The IBM XIV consists of standard volume components - no hardware has been specifically designed to support storage arrays. The disk drives are standard one terabyte SATA devices. The processors and cache are standard Intel architecture. The Ethernet cards, FC and iSCSI ports are industry standard. There are three UPS’s designed to preserve cache integrity.
Lack of custom hardware in the XIV is mirrored by the lack of custom configurations. It is the model-T of storage arrays; it comes with 180 drives; if you want fewer, you still get 180 drives. You just get less space on all the 180 drives, and have to promise to buy the additional space soon. The only optional feature seems to be the power cord.
The use of purpose designed components is widespread in arrays. For example, DataDirect use special FRUs to allow a deep pipeline of data being read or written, and allow errors in that data to be corrected in flight without having to reread the data. The benefit is blistering sustained 6GB/sec read and write speeds, which is important to certain high-performance applications such as feeding supercomputers and movie making. The disadvantage is the development and maintenance cost of specialized hardware and the drag in the speed of adoption of new technology. Most other vendors use a similar custom approach to speeding up the hardware of storage arrays.
IBM is betting that that in the long run using standard components and putting development resources into software will allow the fastest evolution, fastest time to market and the overall most cost-effective solutions. The one great advantage of this approach (also taken by HP’s StorageWorks 9100 Extreme and EMC with Hulk) is a lower cost of storage. Early reports suggest that IBM is coming in at about $3-4 per gigabyte for block storage on the XIV, which is very competitive with modular storage for the functionality delivered.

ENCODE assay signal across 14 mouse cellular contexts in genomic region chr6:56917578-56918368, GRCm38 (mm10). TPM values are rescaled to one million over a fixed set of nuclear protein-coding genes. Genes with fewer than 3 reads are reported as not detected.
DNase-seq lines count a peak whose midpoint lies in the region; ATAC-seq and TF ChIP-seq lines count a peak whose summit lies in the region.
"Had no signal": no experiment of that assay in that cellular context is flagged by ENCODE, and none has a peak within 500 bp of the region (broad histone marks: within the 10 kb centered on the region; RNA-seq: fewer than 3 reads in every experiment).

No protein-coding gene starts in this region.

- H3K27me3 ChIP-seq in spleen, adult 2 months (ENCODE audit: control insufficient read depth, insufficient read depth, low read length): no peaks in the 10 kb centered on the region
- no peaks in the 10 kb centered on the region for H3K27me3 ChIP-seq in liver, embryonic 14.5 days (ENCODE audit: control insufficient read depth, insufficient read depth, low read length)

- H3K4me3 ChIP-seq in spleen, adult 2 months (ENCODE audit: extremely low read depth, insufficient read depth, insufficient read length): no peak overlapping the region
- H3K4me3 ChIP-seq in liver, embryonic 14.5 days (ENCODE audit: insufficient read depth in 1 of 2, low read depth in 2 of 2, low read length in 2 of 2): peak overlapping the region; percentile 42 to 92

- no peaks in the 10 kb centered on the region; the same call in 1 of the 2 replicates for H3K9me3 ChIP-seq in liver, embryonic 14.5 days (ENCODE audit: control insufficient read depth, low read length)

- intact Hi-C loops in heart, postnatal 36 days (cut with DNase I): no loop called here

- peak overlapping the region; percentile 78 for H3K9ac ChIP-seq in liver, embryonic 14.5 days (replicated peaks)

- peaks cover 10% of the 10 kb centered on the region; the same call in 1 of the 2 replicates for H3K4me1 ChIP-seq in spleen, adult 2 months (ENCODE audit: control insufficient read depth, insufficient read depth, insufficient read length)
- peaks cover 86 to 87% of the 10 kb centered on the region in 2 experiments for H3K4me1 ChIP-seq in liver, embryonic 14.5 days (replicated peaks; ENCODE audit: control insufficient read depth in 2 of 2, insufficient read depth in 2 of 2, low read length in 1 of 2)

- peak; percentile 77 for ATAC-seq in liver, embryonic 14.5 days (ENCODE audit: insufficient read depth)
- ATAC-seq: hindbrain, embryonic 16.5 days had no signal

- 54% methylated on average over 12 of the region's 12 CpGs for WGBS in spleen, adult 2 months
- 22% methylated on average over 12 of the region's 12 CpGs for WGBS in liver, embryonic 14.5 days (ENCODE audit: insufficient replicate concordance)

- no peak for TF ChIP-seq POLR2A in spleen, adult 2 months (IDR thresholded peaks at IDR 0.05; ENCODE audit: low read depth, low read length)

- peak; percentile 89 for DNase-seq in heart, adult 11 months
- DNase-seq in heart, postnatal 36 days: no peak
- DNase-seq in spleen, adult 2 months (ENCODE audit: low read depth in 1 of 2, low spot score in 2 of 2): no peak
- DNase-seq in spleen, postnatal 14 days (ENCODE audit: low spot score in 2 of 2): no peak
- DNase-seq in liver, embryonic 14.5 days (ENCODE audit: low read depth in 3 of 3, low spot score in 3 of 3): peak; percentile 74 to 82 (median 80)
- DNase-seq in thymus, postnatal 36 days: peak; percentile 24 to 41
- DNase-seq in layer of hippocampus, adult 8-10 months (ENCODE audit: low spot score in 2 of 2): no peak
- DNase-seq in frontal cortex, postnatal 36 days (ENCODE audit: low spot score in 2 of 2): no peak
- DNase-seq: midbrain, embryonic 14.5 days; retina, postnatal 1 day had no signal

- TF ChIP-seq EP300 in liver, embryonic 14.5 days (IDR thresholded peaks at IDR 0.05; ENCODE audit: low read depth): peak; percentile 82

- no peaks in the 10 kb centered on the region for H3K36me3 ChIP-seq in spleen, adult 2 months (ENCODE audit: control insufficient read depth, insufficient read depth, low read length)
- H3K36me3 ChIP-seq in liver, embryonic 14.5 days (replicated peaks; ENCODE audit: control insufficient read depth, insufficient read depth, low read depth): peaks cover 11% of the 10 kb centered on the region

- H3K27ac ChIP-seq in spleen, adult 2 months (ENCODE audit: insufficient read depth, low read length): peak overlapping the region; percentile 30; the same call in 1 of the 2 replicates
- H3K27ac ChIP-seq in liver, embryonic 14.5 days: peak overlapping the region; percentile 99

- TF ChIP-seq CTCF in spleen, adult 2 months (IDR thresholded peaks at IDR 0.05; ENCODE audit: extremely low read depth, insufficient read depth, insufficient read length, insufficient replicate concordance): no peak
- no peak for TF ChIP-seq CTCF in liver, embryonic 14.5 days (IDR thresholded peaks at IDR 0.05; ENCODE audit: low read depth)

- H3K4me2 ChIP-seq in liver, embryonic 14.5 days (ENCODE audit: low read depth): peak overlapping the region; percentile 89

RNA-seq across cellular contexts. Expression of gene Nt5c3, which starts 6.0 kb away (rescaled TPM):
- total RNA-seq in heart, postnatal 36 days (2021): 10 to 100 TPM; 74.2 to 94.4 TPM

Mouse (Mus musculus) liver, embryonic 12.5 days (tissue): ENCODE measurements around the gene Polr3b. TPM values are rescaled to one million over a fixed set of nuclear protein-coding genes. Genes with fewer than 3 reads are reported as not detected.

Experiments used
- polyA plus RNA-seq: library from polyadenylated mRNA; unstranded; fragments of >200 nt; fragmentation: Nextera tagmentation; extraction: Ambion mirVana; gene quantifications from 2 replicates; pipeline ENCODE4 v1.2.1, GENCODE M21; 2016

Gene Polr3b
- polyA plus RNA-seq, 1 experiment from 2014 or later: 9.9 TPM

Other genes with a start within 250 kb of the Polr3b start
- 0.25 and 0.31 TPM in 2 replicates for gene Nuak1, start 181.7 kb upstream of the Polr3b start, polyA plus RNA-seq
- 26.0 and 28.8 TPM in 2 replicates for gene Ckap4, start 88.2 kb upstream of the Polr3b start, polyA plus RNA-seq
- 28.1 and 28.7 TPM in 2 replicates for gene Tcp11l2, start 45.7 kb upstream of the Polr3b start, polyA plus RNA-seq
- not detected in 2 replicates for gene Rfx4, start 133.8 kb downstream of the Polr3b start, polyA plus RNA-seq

However, there are a number of important consequences of this approach:
- Using standard components requires additional hardware with higher power requirements than custom hardware
- Standard components will not produce the highest performance in any category
- To reach the highest levels of performance with standard components mandates a clustered controller approach, with additional overhead and complexity
These negative consequences are illustrated by the higher environmental costs as shown in Figure 1. This is a comparison of like configurations of 180 1TB disks with 120GB of cache; the assumption is that two centralized custom controllers with 120GB of centralized cache will perform about the same as the distributed commodity controllers and 120GB of distributed cache. In a RAID 1 environment, the space costs of the alternative arrays evaluated from 3PAR, EMC & Hitachi were higher because they took two frames (except for 3PAR). However, the cost of power and cooling is higher on the IBM XIV, and overall the four-year environmental cost is $18,500 higher over four years. The main reasons for this higher energy costs are commodity components requiring higher number of controllers, and three high-function UPS modules.
In a RAID 5 configuration, all the arrays required only one frame. Because fewer drives were required for RAID 5, all the alternative configurations had lower environmental costs, an average of $31,000 over four years. RAID 5 is not available on the IBM XIV, so RAID 1 was used in the comparison.
The arrays from 3PAR & Hitachi have similar functionality that would impact storage utilization (full virtualization, thin provisioning and virtual copies). The EMC arrays have thin provisioning functionality and more limited virtualization. The established arrays have richer functionality overall, especially in remote recovery.
Action Item: The key benefits of the IBM XIV are cost, simplicity and ease of use. The performance will usually be “good enough”. The environmental costs will be little higher than custom hardware. IT executives should include all these factors when evaluating the IBM XIV and other full virtualization systems. Wikibon believes that there will be many workloads were the additional environmental costs will be significantly outweighed by lower storage administration costs and faster time to implement change.
Footnotes: This evaluation was made using generic power specifications and are not directly indicative of the power consumption of the IBM XIV product. The analysis assumes like-to-like cache and SATA disk configurations and does not account for the potentially higher capacity utilization of XIV and possible higher performance using SATA-only configurations.